Can Appliances for a Rental House be Deducted?

Can Appliances for a Rental House be Deducted?
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Landlords enjoy a wide array of deductions they can claim for rental property. Most expenses related to renting a home – including appliance purchases, repairs and improvements – are deductible. Appliance purchases and improvements are capitalized and depreciated, while appliance repairs are expensed.


  • Purchasing appliances for a rental home can act as a qualifying tax deductible expense. Appliances can also qualify for asset depreciation on a tax return.

Appliances Are Tax Deductions for the Landlord

Purchases of major appliances like a refrigerator, carpet, stove, washer and dryer are all tax deductions for landlords. However, you may not be able to deduct the entire cost of the appliance the year you buy it. That's because the IRS considers these purchases to be assets rather than expenses. Assets are depreciated and deductions are taken over their useful lives. The IRS provides a table that defines the useful life of common appliances used in rental property. Appliances like refrigerators, stoves and carpets have a useful life of five years.

Section 179 and Accelerated Depreciation

You may not have to wait the full five years to get your tax deduction for appliance purchases. Section 179 of the tax code allows landlords to immediately expense up to $1 million of new or used appliances in 2018 ($510,000 for 2017). For most landlords, this will cover the cost of any and all appliances placed in service. This benefit begins to phase out is you purchase assets or make improvements totaling over $2.5 million. If there is property that you can't immediately expense through Section 179, you can use the modified accelerated cost recovery system to take a larger tax deduction the first few years after purchase.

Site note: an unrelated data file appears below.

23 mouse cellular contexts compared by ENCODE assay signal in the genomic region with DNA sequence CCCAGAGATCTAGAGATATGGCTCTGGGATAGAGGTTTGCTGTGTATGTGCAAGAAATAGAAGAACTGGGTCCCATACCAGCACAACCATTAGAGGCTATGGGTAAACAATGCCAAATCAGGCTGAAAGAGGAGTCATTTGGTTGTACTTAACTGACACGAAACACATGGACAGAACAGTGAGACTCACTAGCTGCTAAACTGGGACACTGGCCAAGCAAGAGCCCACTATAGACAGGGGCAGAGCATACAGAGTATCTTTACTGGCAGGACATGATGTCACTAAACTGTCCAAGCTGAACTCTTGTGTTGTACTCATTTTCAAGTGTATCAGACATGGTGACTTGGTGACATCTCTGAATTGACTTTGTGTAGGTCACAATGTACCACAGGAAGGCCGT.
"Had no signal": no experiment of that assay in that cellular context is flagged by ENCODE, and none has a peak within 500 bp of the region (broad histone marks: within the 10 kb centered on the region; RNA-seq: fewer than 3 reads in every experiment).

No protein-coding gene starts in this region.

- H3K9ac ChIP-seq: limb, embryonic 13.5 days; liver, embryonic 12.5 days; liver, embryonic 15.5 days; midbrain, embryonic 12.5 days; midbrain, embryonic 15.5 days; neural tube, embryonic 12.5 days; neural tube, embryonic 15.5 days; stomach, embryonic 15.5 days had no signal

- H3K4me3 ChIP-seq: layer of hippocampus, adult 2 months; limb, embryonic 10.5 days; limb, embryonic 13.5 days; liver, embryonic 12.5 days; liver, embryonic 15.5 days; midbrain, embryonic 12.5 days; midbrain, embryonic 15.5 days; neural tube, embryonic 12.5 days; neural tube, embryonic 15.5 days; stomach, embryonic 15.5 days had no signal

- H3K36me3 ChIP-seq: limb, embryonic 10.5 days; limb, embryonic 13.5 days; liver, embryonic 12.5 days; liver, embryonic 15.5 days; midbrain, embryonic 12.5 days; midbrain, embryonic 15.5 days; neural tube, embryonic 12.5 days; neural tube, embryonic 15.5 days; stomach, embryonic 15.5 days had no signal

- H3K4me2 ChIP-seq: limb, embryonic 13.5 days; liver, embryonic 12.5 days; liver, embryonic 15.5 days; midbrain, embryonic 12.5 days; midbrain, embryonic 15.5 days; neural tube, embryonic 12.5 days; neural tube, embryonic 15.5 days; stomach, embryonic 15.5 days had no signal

Appliance Repairs and Improvements

If you're simply repairing an existing appliance, you can count the cost under repairs expense and take an immediate tax deduction. However, if the cost is actually an improvement and not a repair, it needs to be added to the basis of the asset and depreciated. The key distinction between a repair and an improvement is that an improvement betters, adapts or restores the asset. It's restoration if you're storing the appliance after you've finished depreciating it or after you've taken a loss on it.

Claiming the Deductions

To record the profit and loss from your rental business, fill out Schedule E of Form 1040. List repairs and maintenance expense for the year in line 14. If you purchased appliances or made improvements, you need to independently calculate depreciation for the year and enter it in line 18. Most accounting software has asset modules that will calculate depreciation for you or you can reference the IRS guidelines and calculate it by hand. Enter the total rental income or loss from line 26 onto line 41 of the Form 1040 and include Schedule E with your tax return.